This Devastating Fever by Sophie Cunningham

Australian writer Sophie Cunningham
Australian writer, Sophie Cunningham

If you find Virginia Woolf fascinating, as I do (Don’t be Afraid of Virginia Woolf), it’s almost impossible not to find Leonard Woolf fascinating too. That is what drew me to Sophie Cunningham’s book This Devastating Fever (2022). She wanted to tell the story of Leonard Woolf and she’s been trying to tell his story for 15 years. Then along came Covid19 and the parallels between the Woolf’s trying to be writers during a pandemic (The Spanish Flu of 1918), and Cunningham’s own troubles writing during a pandemic were too good to resist.

This Devastating Fever has two narratives: then, the story of the Woolfs, of course, and now, the story of Alice, a writer writing the Woolf story; both stories deal with similar themes. The pandemic, mental illness, and writing. It’s a novel structure and a very interesting and effective one. Alice while globetrotting for research, and then in lockdown, sends excerpts of her Woolf novel, also called This Devastating Fever, to her Australian agent, Sarah, who keeps urging Alice to include more sex, and given the group of people the Woolfs were part of, The Bloomsbury Set, including more sex wouldn’t’ve been difficult. Bed-hopping and fence-jumping were rife.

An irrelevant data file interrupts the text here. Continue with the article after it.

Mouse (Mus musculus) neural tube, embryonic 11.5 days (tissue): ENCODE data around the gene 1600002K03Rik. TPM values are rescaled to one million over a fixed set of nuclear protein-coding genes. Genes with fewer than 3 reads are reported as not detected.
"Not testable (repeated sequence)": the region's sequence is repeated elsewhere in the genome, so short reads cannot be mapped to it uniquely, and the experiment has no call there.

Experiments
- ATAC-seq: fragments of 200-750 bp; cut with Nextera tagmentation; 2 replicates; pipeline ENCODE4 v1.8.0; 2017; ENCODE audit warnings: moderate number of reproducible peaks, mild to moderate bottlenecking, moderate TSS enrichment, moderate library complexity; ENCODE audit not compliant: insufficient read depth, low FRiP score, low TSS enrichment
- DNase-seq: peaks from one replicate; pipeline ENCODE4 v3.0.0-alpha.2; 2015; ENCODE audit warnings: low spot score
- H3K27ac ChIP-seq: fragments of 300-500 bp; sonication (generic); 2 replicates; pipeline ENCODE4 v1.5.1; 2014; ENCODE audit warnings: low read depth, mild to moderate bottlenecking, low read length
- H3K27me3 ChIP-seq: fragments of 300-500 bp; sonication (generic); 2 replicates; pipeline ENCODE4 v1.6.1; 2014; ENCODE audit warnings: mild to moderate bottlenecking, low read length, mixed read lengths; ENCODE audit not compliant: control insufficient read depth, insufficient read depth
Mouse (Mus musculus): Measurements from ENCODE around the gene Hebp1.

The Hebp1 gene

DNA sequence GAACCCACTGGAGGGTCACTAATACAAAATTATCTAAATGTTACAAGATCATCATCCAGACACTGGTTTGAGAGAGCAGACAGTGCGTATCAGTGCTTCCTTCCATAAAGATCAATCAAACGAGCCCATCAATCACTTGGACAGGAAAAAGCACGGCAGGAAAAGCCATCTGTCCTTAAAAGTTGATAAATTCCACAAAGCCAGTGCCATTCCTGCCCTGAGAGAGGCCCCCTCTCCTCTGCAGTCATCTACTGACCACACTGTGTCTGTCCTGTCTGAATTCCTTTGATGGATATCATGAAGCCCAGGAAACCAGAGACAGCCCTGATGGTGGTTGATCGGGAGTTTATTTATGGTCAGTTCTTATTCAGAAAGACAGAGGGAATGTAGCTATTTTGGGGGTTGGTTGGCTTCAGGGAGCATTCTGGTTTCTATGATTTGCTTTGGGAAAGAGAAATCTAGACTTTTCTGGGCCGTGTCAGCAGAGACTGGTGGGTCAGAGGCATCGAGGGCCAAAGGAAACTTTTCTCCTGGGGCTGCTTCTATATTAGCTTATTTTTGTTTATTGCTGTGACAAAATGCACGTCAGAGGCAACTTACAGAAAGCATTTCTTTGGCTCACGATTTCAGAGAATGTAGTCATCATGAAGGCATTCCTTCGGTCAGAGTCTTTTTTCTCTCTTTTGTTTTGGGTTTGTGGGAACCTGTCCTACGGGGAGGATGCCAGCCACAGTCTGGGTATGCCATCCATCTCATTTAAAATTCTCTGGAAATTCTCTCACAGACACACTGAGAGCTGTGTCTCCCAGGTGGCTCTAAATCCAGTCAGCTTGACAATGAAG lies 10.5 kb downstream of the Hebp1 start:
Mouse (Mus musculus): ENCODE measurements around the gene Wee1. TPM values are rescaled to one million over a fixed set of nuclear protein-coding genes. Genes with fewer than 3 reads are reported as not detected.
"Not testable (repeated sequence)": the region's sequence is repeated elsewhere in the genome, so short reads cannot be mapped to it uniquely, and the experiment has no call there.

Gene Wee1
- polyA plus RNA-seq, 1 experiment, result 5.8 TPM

However, sex concerning Virginia Woolf was problematic. It’s entirely possible that the Woolf’s marriage was never consummated, yet their relationship was loving, strong, and long-lasting – her suicide note is proof of that! Virginia found sexual release with women, and – possibly – Leonard did too.

Cunningham’s metafiction story of Alice is very modern, but Virginia’s writing, in her own era, was also very modern. Virginia’s mental health, always tenuous, is explored against Alice’s attention to the woman that once cared for her but is now demented and in care. There are parallels galore.

The most effective and moving parts are when Virginia and Leonard are together. Cunningham’s imagined dialogue is wonderfully evocative, intriguingly revealing, and utterly believable. Fiction at its best.

I only have one complaint. Cunningham has Leonard and Virginia ‘appear’ to Alice in her story and the resulting conversations are wonderful and enlightening. However, she calls them ‘imaginary Leonard’ and ‘ghost Virginia’ as if us readers wouldn’t understand what was going on when Leonard appeared and spoke in a chapter headed 2021. Annoying, but a minor gripe.

I highly recommend this unique novel.

Here is The Wheeler Centre interview with Sophie Cunningham from late 2022.

You can buy the Kindle or paperback editions here.

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